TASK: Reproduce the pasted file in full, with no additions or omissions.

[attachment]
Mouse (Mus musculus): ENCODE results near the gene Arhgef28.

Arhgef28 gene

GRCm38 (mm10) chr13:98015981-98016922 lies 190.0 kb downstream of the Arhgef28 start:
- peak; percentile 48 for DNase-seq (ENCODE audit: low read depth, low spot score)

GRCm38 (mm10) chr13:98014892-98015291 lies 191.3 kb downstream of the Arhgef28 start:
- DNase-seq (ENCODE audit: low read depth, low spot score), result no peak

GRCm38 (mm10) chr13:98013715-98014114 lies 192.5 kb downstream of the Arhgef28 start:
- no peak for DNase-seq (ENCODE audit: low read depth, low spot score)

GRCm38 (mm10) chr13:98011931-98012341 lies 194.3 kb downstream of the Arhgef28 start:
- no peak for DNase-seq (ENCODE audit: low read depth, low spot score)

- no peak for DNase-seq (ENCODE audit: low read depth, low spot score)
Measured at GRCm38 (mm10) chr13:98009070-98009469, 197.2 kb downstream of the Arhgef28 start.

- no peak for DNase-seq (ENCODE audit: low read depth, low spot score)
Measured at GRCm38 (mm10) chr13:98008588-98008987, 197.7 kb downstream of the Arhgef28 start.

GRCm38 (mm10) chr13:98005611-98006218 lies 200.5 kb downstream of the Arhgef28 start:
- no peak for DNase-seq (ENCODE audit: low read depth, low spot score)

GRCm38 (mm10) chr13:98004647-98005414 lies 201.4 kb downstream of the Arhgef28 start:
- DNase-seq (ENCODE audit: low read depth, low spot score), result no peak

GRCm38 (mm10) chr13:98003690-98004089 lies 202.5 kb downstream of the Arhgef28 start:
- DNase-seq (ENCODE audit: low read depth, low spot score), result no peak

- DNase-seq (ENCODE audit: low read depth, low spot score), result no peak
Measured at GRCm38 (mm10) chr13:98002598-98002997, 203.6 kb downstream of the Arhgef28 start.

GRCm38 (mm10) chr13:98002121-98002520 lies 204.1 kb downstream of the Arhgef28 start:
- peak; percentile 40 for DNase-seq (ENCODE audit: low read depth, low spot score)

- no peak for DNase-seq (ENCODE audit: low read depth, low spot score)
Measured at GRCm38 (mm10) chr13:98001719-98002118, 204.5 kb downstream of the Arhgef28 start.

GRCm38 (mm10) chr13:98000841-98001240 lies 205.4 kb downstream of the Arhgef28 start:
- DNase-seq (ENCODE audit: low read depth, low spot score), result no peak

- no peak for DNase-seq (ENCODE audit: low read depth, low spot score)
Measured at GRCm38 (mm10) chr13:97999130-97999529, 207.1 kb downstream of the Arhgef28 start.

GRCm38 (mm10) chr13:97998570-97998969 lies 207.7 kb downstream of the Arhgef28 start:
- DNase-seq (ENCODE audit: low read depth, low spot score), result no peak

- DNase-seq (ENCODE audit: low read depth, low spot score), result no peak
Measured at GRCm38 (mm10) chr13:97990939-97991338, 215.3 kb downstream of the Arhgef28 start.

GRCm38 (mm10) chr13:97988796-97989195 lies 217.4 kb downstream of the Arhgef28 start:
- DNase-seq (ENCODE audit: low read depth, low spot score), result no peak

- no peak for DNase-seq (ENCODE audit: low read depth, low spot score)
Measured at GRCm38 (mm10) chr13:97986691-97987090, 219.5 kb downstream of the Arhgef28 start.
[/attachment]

Mouse (Mus musculus): ENCODE results near the gene Arhgef28.

Arhgef28 gene

GRCm38 (mm10) chr13:98015981-98016922 lies 190.0 kb downstream of the Arhgef28 start:
- peak; percentile 48 for DNase-seq (ENCODE audit: low read depth, low spot score)

GRCm38 (mm10) chr13:98014892-98015291 lies 191.3 kb downstream of the Arhgef28 start:
- DNase-seq (ENCODE audit: low read depth, low spot score), result no peak

GRCm38 (mm10) chr13:98013715-98014114 lies 192.5 kb downstream of the Arhgef28 start:
- no peak for DNase-seq (ENCODE audit: low read depth, low spot score)

GRCm38 (mm10) chr13:98011931-98012341 lies 194.3 kb downstream of the Arhgef28 start:
- no peak for DNase-seq (ENCODE audit: low read depth, low spot score)

- no peak for DNase-seq (ENCODE audit: low read depth, low spot score)
Measured at GRCm38 (mm10) chr13:98009070-98009469, 197.2 kb downstream of the Arhgef28 start.

- no peak for DNase-seq (ENCODE audit: low read depth, low spot score)
Measured at GRCm38 (mm10) chr13:98008588-98008987, 197.7 kb downstream of the Arhgef28 start.

GRCm38 (mm10) chr13:98005611-98006218 lies 200.5 kb downstream of the Arhgef28 start:
- no peak for DNase-seq (ENCODE audit: low read depth, low spot score)

GRCm38 (mm10) chr13:98004647-98005414 lies 201.4 kb downstream of the Arhgef28 start:
- DNase-seq (ENCODE audit: low read depth, low spot score), result no peak

GRCm38 (mm10) chr13:98003690-98004089 lies 202.5 kb downstream of the Arhgef28 start:
- DNase-seq (ENCODE audit: low read depth, low spot score), result no peak

- DNase-seq (ENCODE audit: low read depth, low spot score), result no peak
Measured at GRCm38 (mm10) chr13:98002598-98002997, 203.6 kb downstream of the Arhgef28 start.

GRCm38 (mm10) chr13:98002121-98002520 lies 204.1 kb downstream of the Arhgef28 start:
- peak; percentile 40 for DNase-seq (ENCODE audit: low read depth, low spot score)

- no peak for DNase-seq (ENCODE audit: low read depth, low spot score)
Measured at GRCm38 (mm10) chr13:98001719-98002118, 204.5 kb downstream of the Arhgef28 start.

GRCm38 (mm10) chr13:98000841-98001240 lies 205.4 kb downstream of the Arhgef28 start:
- DNase-seq (ENCODE audit: low read depth, low spot score), result no peak

- no peak for DNase-seq (ENCODE audit: low read depth, low spot score)
Measured at GRCm38 (mm10) chr13:97999130-97999529, 207.1 kb downstream of the Arhgef28 start.

GRCm38 (mm10) chr13:97998570-97998969 lies 207.7 kb downstream of the Arhgef28 start:
- DNase-seq (ENCODE audit: low read depth, low spot score), result no peak

- DNase-seq (ENCODE audit: low read depth, low spot score), result no peak
Measured at GRCm38 (mm10) chr13:97990939-97991338, 215.3 kb downstream of the Arhgef28 start.

GRCm38 (mm10) chr13:97988796-97989195 lies 217.4 kb downstream of the Arhgef28 start:
- DNase-seq (ENCODE audit: low read depth, low spot score), result no peak

- no peak for DNase-seq (ENCODE audit: low read depth, low spot score)
Measured at GRCm38 (mm10) chr13:97986691-97987090, 219.5 kb downstream of the Arhgef28 start.